Public Domain Photo
This is the ninth in a series of profiles offering brief information on every constitutionally-elected Principal Chief of the Cherokee Nation since 1828.
Thomas Buffington succeeded Chief Joel Bryan Mayes, who died in office in December, 1891. Buffington was born 15 October 1855, in the Going Snake district of Indian Territory. His parents were Ezekiel and Louisa Buffington; he a Georgia native, and she a native of Tennessee. As a youth, Buffington attended Baptist mission schools with other Cherokees. He owned and cultivated land near Mustang Creek in Indian Territory and was so active in agriculture that he was elected President of the Farmer’s Alliance.
In 1878, he married another Cherokee, Susan Woodall, who died in 1891. He later married Emma Gray. He moved to Vinita and served as mayor. He also served as a circuit judge for four years and was a devout Presbyterian and Mason. When Chief Mayes died, Buffington, who was head of the Cherokee Senate and had right of succession, assumed the duties of Principal Chief. He served for a short time, then later resigned as mayor of Vinita and ran for Principal Chief and won. He served until 1903. He served a second time and then went back to being Vinita’s mayor until 1917.
Chief Buffington died in Vinita, Oklahoma (Oklahoma achieved statehood in 1907) on 11 February 1938. He is buried in Fairview Cemetery, Vinita.
***Bryan D. Jackson’s new release, Chattahoochee Rain (ages 12 and up), is on sale now. It is a historical fiction account that paints a portrait of events during the months leading up to the Cherokee Treaty of New Echota and features some of Bryan’s direct ancestors.
Public Domain Photo - courtesy of Emmet Starr, History of the Cherokee Indians.
This is the eighth in a series of profiles offering brief information on every constitutionally-elected Principal Chief of the Cherokee Nation since 1828.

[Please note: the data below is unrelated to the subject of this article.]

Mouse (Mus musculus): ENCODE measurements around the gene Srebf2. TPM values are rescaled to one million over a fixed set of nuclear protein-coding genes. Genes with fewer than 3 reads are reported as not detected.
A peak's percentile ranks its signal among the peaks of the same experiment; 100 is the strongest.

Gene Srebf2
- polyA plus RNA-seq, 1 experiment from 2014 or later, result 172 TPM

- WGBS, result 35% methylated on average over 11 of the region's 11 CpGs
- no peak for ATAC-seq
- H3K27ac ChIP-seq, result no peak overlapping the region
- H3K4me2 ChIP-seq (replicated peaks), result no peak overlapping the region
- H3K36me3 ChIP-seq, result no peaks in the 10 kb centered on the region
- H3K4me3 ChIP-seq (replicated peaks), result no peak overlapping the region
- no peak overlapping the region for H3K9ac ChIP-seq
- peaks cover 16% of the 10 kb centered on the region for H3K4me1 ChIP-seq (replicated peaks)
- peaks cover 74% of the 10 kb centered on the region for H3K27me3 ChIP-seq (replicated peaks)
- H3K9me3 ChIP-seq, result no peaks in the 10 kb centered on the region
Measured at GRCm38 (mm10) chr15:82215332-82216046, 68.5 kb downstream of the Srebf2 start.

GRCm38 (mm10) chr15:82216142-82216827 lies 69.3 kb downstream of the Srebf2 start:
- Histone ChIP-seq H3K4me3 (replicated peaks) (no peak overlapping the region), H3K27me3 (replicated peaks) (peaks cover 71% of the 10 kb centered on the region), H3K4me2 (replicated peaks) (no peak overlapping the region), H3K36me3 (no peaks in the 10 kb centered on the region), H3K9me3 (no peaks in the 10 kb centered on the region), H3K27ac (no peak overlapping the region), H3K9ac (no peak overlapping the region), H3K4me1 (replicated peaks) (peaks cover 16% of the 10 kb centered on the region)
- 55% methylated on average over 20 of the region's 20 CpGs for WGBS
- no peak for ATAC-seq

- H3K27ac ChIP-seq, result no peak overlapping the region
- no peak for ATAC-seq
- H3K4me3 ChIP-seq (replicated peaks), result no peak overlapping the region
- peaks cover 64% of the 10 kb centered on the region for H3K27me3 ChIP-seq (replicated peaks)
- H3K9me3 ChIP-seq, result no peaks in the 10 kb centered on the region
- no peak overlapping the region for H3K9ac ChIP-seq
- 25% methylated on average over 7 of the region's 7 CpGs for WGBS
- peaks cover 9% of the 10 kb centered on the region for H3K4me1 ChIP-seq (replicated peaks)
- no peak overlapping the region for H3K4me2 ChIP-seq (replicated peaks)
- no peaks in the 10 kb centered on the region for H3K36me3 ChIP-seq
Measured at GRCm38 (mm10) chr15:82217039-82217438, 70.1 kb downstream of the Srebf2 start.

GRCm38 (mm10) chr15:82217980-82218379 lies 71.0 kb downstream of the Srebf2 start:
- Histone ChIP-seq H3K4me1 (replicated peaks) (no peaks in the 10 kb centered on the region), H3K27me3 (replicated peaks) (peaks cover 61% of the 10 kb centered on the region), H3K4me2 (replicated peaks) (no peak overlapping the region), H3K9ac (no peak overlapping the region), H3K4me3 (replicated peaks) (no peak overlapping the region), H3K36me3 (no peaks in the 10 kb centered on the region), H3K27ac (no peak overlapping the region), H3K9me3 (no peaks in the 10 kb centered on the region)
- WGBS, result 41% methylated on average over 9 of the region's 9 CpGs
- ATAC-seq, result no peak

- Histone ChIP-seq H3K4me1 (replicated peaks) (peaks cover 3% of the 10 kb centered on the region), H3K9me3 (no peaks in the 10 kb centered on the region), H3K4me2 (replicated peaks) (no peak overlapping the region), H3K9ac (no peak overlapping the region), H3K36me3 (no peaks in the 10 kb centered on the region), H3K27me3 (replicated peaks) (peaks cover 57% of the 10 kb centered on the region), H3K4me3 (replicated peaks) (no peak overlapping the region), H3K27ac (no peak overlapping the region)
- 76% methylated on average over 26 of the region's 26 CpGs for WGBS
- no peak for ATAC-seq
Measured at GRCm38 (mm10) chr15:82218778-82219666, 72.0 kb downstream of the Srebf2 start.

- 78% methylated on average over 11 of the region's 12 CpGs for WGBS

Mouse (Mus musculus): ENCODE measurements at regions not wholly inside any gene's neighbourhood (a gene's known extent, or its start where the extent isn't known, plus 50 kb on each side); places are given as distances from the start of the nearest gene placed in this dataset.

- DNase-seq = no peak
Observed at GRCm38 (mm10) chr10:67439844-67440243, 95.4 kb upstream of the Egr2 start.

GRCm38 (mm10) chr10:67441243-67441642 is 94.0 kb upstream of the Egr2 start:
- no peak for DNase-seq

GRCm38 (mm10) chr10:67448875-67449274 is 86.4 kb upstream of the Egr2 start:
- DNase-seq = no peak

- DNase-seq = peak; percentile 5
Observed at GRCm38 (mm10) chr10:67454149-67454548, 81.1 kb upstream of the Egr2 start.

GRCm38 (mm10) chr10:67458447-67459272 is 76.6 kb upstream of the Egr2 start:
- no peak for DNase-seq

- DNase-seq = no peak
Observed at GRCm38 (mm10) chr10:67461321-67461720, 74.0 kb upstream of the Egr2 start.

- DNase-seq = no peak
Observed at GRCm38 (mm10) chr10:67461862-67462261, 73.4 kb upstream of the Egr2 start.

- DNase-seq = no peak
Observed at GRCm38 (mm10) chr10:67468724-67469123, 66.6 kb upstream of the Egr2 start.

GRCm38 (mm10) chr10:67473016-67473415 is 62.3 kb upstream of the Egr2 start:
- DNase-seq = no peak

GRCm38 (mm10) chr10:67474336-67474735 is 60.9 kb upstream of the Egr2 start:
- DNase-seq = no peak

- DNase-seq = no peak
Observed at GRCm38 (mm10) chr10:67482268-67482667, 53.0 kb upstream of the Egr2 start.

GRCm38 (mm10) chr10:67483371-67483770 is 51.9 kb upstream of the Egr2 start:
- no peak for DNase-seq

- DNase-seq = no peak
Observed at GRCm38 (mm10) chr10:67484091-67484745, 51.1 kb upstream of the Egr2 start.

Samuel Houston Mayes, younger brother of previous chief, Joel Bryan Mayes, was born 11 May 1845 in Muddy Springs, Indian Territory, near today’s Stilwell, Oklahoma. He was of Scots/English and Cherokee descent. Mayes received a Cherokee education at a tribal school and served in the Civil War as a Confederate soldier. Later, like so many, he was a cattle rancher. Later, he entered politics at the local level when he was elected sheriff of the Cooweescoowee District. He married Martha Vann on 9 November 1871.
In 1885, he was elected senator in the Cooweescoowee District and served until 1891. Congress created the Dawes Commission in 1893, the purported purpose being to register members of Native tribes and initiate and monitor allotments of tribal land. In 1895, Mayes was elected Principal Chief. During the first year of his term, the Dawes Commission (chaired by Senator Henry Dawes, a Republican from Massachusetts) essentially hijacked the Cherokee Nation under the cloak of “helping” the Cherokee to determine its rules of citizenship. The Cherokee resisted this encroachment as much as possible but in time were forced to negotiate.
Martha died in 1907, the same year Oklahoma became a state, and Mayes eventually remarried a widow named Minnie Ball, nee Harrison, who survived him. Mayes died on 12 December 1927 at his farm in Pryor Creek, OK. He is buried in Fairview Cemetery in Pryor Creek.
***Bryan D. Jackson’s new release, Chattahoochee Rain (ages 12 and up), is on sale now. It is a historical fiction account that paints a portrait of events during the months leading up to the Treaty of New Echota and features some of Bryan’s direct ancestors.